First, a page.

Words, whether they are abstract, vague, clear, social, personal, economic, religious or political are powerful. Though they do not "break our bones," they are powerful enough to break our hearts ... or build them up, to keep a nation united amidst strife or to create chaos and division. They have a way of echoing out into either war or peace.
Included in this site are the homilies I have written down through the years. But the words here are not entirely mine. Some came from my teachers and students. Others reposted from the internet. But each came as a response to questions raised or stories shared to me by unassuming yet inspiring writers (manunulat) or "reporters" (taga-ulat): children, old folks, vendors, street sweepers, drivers, caregivers, teenagers, total strangers, single parents, my family, friends and even those whose views are different and sometimes opposite mine. My encounters with them made me realize that their lives are the "sulat" (writings) and "ulat" (reports) of the Word-made-flesh whose continued presence in our midst we often fail to notice.
As you read the posts, may the words of Jesus, Who is, was and will always be, be also written in your hearts. Godbless.
Francis Xavier R. Salcedo
The Incarnation is the Christian mystery and the dogma of the Word made Flesh. ln its technical sense the English word 'incarnation' was adopted, during the twelfth century, from the Norman-French 'incarnation,' which in turn had taken the word over from the Latin 'incarnatio.'
The Latin Fathers from the fourth century like Jerome, Ambrose, Hillary, etc make common use of the word. The Latin 'incarnatio' (in: caro, flesh) corresponds to the Greek 'sarkosis,' or 'ensarkosis,' which were based on the words from John's gospel (1:14) 'kai ho Logos sarx egeneto,' "And the Word was made flesh". These two terms were in use by the Greek Fathers from the time of St. Irenæus--i.e. according to Harnack, A.D. 181-189 (cf. Irenaeus, "Adv. Haer." III, 19, n. i.; Migne, VII, 939). The verb 'sarkousthai,' which means to be made flesh, occurs in the creed of the Council of Nicaea (cf. Denzinger, "Enchiridion", n. 86). In the language of the New Testament, flesh means, by 'synecdoche,' human nature or man (cf. Luke 3:6; Romans 3:20).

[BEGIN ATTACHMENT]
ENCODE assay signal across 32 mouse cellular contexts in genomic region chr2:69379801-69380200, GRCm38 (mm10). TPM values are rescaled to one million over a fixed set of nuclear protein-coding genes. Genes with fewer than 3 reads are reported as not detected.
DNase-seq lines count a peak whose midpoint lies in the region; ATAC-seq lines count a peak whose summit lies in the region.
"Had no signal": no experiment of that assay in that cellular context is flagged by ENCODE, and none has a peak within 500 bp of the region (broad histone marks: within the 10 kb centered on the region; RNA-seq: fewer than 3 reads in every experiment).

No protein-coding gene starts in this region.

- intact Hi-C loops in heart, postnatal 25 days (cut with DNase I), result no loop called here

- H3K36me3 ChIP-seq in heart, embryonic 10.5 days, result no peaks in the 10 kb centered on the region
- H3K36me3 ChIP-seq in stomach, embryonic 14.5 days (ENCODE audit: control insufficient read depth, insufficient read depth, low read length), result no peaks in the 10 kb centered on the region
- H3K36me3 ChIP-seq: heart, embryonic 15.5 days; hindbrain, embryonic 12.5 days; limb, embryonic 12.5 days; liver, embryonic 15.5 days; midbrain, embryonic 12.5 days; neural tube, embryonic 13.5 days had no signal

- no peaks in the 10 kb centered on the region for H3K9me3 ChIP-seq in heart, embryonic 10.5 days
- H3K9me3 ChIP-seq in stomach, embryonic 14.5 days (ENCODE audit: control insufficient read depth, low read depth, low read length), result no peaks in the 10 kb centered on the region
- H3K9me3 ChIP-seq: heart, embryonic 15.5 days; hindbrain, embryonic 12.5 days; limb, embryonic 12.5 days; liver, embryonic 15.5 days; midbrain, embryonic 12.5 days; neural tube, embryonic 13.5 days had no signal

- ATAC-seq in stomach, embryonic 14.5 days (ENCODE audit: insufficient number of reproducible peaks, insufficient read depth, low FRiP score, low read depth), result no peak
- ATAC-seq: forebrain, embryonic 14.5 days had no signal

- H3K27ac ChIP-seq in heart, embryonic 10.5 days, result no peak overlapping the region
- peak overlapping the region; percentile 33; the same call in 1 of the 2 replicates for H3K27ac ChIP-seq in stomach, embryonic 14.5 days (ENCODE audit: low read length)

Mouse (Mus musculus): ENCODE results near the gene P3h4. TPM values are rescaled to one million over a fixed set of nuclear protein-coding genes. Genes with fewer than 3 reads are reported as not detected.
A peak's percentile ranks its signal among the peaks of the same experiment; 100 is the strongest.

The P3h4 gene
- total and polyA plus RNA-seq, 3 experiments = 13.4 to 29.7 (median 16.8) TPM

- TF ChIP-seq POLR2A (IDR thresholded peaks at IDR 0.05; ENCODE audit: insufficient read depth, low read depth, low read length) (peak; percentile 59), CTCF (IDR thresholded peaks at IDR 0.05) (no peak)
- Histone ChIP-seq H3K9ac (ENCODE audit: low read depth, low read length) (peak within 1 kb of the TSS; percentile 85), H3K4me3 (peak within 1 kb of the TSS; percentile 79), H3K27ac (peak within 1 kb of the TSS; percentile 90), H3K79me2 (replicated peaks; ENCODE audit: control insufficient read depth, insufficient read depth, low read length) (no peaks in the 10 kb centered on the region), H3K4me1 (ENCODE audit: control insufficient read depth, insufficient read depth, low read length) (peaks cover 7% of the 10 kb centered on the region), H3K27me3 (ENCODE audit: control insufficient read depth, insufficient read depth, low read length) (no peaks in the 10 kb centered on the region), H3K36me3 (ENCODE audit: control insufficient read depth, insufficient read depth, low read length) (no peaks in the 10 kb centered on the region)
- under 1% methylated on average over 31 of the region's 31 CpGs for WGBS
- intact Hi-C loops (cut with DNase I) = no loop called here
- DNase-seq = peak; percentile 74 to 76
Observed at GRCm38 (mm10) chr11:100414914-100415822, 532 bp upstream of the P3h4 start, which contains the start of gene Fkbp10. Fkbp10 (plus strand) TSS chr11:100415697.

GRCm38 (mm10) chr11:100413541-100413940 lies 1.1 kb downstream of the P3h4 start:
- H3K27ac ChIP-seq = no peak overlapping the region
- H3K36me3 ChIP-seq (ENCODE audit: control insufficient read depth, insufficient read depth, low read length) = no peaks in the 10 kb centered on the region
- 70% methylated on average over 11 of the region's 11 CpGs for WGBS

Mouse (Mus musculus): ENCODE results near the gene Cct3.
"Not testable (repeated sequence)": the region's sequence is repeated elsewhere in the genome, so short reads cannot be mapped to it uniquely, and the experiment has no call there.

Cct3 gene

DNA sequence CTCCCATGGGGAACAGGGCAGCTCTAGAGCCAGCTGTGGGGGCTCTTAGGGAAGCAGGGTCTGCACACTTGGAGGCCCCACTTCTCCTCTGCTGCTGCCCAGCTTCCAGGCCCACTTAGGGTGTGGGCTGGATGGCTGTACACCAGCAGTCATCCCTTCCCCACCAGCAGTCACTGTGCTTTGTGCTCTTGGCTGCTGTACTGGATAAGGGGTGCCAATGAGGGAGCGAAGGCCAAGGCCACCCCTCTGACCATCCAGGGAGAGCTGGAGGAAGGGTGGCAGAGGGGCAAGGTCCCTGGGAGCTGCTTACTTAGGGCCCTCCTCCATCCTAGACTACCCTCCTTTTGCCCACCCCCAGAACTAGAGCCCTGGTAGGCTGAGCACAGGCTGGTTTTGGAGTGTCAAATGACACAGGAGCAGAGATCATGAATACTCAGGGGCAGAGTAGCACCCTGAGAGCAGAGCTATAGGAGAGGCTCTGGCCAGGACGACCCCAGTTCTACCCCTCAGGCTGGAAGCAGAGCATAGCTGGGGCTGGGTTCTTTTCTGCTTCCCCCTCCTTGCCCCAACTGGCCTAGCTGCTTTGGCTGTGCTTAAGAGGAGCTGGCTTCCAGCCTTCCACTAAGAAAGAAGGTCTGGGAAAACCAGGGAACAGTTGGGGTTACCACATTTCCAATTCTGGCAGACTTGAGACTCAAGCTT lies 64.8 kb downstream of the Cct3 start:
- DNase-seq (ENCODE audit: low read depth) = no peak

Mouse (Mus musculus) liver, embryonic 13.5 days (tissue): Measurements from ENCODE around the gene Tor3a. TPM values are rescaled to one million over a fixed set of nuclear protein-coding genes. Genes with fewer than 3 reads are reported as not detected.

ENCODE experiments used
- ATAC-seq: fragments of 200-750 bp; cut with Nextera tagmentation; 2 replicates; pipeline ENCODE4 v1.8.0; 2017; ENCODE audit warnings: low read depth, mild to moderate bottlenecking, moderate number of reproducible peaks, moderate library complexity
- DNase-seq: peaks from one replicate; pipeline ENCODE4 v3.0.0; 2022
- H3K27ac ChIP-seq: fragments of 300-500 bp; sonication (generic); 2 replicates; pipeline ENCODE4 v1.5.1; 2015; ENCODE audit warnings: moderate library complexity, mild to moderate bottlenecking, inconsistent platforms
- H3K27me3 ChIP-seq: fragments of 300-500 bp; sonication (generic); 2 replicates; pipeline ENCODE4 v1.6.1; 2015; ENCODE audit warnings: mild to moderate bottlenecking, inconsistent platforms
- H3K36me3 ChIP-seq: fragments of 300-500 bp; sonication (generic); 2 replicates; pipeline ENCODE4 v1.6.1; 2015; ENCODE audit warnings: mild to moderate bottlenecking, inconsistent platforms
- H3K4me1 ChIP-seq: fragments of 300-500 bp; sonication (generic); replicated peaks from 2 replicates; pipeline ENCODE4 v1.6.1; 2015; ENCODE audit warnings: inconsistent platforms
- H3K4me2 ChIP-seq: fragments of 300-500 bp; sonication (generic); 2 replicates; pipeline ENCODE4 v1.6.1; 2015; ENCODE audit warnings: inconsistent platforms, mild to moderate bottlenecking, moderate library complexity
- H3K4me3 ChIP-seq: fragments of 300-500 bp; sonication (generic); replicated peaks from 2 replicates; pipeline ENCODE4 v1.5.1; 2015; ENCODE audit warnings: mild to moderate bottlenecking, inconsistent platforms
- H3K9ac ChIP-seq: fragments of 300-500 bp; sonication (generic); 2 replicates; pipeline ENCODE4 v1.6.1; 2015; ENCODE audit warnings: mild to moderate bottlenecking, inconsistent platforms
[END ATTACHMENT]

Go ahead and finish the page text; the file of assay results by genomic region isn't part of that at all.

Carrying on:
The Fathers now and then use the word 'henanthropesis,' the act of becoming man, to which correspond the terms 'inhumanatio,' used by some Latin Fathers, and 'menschwerdung,' current in German. The mystery of the Incarnation is expressed in Scripture by other terms: 'epilepsis,' the act of taking on a nature (Hebrews 2:16): 'epiphaneia,' appearance (2 Timothy 1:10); 'phanerosis hen sarki,' manifestation in the flesh (1 Timothy 3:16); 'somatos katartismos,' the fitting of a body, what some Latin Fathers call 'incorporatio' (Hebrews 10:5); and 'kenosis,' the act of emptying one's self (Philippians 2:7).